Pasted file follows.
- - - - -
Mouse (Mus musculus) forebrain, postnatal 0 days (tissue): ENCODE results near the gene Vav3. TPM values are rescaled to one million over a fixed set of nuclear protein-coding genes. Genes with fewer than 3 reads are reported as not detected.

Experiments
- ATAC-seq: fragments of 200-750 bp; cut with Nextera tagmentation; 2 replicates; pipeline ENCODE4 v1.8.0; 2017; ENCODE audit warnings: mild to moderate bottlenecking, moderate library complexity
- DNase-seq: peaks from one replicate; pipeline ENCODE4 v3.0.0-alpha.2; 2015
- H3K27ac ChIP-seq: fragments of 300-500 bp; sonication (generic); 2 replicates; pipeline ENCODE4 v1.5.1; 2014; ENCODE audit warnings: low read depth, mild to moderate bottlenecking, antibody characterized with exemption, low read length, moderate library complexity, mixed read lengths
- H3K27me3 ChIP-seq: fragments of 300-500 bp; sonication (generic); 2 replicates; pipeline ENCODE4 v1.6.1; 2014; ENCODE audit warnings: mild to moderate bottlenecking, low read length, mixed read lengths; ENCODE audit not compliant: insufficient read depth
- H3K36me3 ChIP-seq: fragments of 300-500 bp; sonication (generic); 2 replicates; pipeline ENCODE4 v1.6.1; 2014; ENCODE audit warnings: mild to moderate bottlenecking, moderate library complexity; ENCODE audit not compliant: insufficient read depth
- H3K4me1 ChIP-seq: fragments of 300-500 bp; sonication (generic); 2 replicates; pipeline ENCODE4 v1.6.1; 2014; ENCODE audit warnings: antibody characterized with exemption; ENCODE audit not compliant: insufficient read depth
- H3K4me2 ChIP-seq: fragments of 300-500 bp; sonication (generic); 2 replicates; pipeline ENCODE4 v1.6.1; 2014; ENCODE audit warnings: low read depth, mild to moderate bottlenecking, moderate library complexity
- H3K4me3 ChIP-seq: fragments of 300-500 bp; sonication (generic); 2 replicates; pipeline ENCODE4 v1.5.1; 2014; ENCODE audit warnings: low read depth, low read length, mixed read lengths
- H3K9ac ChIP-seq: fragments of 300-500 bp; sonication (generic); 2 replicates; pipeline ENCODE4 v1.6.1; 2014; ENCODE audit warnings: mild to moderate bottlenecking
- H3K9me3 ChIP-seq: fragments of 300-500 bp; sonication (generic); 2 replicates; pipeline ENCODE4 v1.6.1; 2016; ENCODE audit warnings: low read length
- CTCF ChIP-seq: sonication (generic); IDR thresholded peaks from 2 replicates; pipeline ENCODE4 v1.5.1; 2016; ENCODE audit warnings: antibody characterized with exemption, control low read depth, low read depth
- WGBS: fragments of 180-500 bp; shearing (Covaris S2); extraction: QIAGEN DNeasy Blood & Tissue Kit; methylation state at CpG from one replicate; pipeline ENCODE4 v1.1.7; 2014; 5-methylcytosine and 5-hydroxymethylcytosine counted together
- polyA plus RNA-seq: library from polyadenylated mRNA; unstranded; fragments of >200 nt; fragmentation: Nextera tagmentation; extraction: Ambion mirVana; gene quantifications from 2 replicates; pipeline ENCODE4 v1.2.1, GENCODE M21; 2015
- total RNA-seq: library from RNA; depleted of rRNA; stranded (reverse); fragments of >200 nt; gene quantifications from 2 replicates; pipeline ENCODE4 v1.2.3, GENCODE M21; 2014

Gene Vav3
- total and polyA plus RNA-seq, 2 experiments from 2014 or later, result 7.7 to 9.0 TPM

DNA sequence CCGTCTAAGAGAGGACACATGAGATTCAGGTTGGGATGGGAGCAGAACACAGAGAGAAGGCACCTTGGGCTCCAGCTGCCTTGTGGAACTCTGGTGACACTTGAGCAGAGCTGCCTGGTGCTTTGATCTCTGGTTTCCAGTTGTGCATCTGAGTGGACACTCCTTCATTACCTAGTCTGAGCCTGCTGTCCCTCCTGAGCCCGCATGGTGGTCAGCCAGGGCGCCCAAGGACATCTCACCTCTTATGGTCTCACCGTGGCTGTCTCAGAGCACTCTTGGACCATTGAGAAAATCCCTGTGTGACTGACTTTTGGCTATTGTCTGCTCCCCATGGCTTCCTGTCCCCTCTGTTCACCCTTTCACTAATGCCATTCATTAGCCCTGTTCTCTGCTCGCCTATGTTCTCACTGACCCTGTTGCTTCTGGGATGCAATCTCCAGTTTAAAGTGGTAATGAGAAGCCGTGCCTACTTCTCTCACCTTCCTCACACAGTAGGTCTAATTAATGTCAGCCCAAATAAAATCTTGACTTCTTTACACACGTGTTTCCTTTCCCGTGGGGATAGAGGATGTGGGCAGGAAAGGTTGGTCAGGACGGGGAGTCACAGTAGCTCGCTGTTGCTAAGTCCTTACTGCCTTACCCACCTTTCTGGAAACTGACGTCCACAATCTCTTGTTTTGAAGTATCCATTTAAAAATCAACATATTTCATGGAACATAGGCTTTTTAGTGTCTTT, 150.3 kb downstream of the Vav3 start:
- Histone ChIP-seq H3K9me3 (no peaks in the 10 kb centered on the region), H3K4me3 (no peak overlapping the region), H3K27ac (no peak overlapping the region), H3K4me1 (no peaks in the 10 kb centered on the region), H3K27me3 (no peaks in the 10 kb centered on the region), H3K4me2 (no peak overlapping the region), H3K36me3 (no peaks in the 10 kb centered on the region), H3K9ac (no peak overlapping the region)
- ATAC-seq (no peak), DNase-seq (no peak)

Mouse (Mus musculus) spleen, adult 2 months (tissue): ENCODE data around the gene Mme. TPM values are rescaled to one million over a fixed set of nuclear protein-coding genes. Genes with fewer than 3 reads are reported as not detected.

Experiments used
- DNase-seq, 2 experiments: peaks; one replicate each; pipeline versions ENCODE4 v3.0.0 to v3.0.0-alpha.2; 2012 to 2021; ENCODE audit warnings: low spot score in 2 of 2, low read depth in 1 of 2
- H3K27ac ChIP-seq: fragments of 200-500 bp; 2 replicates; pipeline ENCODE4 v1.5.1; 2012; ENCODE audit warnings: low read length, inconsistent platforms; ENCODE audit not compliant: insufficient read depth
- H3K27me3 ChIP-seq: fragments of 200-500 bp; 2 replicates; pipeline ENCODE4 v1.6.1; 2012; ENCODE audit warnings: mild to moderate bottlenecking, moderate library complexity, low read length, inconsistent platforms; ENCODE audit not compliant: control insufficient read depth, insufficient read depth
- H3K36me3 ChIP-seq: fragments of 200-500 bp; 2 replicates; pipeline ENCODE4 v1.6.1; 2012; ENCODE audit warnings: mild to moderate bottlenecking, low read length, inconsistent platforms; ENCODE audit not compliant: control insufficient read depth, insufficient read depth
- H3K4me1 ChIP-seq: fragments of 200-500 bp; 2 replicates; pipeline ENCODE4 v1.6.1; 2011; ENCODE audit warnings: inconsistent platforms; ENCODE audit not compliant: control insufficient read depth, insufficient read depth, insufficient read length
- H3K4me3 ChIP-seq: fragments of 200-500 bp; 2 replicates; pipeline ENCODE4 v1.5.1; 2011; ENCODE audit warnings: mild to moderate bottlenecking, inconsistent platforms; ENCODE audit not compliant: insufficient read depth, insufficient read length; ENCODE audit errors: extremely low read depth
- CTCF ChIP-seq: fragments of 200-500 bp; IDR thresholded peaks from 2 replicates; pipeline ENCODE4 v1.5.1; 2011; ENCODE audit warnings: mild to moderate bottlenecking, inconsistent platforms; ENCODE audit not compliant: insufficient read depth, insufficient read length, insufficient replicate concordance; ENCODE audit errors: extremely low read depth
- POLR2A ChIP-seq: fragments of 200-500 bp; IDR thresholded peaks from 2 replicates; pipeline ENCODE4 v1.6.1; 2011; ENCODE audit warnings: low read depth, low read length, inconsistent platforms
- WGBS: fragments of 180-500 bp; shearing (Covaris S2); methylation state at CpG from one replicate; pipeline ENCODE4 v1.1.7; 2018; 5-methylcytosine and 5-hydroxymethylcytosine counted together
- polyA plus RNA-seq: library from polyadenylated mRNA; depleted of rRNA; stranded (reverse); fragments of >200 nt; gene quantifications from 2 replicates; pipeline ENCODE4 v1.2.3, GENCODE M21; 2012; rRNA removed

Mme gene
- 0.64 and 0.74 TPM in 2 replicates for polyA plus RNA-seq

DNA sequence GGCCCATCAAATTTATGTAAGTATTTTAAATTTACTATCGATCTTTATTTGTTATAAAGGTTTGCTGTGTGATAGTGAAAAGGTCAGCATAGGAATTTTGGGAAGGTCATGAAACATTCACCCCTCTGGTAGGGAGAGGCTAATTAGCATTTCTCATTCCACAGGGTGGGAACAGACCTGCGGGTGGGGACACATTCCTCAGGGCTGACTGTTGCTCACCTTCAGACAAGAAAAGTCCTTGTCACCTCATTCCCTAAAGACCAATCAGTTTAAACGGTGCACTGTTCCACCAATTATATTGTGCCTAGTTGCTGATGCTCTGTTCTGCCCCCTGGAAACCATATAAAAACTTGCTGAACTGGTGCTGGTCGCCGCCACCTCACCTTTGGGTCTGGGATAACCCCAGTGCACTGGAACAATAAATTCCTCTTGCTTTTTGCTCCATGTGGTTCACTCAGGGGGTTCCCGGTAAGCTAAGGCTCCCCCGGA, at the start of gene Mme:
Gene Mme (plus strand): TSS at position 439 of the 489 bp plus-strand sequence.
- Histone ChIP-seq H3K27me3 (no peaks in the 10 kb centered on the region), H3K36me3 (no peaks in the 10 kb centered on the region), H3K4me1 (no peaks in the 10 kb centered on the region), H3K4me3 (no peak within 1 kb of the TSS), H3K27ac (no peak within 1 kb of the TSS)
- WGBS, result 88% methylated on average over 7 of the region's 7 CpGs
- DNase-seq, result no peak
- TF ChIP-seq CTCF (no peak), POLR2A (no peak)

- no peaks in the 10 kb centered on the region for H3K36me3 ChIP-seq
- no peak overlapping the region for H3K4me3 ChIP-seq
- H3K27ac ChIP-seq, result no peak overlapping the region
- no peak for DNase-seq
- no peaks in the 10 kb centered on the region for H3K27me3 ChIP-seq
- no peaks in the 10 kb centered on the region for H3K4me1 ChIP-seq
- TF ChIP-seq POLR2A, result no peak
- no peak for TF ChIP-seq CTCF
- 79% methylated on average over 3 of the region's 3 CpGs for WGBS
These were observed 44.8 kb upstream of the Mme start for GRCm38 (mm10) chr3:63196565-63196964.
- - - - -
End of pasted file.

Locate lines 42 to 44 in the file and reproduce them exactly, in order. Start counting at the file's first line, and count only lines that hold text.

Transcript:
- no peaks in the 10 kb centered on the region for H3K36me3 ChIP-seq
- no peak overlapping the region for H3K4me3 ChIP-seq
- H3K27ac ChIP-seq, result no peak overlapping the region